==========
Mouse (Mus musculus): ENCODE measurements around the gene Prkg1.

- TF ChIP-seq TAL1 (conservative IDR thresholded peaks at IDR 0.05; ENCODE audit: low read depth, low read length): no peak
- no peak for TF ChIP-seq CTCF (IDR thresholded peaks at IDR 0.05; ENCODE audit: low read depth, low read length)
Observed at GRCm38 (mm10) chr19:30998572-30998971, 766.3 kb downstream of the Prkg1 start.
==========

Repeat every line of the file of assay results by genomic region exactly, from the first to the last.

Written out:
Mouse (Mus musculus): ENCODE measurements around the gene Prkg1.

- TF ChIP-seq TAL1 (conservative IDR thresholded peaks at IDR 0.05; ENCODE audit: low read depth, low read length): no peak
- no peak for TF ChIP-seq CTCF (IDR thresholded peaks at IDR 0.05; ENCODE audit: low read depth, low read length)
Observed at GRCm38 (mm10) chr19:30998572-30998971, 766.3 kb downstream of the Prkg1 start.